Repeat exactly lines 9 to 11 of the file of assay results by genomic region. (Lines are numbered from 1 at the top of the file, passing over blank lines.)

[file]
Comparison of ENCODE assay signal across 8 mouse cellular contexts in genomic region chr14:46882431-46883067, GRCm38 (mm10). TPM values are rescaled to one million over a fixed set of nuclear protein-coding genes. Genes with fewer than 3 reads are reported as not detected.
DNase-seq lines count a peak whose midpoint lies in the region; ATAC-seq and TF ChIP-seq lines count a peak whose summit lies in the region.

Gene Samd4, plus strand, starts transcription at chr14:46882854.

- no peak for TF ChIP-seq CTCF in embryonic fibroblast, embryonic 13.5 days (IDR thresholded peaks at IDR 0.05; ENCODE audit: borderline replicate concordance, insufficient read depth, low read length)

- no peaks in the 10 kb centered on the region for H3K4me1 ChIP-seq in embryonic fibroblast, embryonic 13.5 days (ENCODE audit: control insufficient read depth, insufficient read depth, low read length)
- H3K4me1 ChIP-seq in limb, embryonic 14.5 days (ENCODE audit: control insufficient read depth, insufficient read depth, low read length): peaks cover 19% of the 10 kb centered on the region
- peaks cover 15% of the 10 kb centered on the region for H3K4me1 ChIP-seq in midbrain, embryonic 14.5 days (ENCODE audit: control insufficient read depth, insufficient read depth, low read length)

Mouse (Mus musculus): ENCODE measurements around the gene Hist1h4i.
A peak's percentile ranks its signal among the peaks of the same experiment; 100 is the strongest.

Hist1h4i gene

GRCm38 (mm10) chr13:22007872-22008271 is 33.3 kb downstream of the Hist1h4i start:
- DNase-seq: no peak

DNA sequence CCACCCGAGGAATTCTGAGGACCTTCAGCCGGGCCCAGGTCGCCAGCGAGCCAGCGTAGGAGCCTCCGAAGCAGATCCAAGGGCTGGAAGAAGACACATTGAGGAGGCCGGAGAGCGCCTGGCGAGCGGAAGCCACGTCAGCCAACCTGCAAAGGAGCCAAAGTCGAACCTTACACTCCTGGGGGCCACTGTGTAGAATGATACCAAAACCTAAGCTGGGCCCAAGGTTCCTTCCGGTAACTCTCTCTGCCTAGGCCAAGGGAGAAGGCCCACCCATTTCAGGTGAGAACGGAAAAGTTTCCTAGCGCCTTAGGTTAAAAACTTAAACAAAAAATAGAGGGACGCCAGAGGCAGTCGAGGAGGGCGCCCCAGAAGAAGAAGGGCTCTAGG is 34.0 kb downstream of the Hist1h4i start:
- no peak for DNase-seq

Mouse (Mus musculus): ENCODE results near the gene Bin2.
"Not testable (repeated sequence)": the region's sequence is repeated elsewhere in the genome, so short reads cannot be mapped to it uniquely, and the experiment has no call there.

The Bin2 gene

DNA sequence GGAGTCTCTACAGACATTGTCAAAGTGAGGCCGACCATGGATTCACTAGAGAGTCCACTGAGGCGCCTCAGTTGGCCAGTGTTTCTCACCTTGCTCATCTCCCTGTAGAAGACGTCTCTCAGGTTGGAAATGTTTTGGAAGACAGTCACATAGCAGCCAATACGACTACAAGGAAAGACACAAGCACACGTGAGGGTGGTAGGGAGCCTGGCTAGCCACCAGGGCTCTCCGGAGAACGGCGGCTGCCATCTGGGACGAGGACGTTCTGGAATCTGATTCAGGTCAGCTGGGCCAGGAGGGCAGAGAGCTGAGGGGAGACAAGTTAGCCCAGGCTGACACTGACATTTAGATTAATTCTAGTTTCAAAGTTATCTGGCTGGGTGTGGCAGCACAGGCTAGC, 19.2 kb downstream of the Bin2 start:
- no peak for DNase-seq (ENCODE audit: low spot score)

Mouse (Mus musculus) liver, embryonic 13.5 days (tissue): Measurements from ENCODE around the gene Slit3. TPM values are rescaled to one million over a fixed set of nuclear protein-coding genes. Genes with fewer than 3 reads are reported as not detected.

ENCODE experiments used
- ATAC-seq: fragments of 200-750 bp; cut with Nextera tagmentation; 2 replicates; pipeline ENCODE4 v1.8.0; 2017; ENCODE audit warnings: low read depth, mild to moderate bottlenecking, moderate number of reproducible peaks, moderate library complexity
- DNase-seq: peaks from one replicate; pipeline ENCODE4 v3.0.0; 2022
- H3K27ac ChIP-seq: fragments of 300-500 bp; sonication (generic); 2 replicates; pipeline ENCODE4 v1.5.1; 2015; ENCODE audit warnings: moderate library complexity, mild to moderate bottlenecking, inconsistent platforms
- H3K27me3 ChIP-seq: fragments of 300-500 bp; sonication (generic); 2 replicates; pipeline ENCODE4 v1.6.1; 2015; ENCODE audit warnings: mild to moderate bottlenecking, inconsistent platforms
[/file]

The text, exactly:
A peak's percentile ranks its signal among the peaks of the same experiment; 100 is the strongest.

Hist1h4i gene

GRCm38 (mm10) chr13:22007872-22008271 is 33.3 kb downstream of the Hist1h4i start: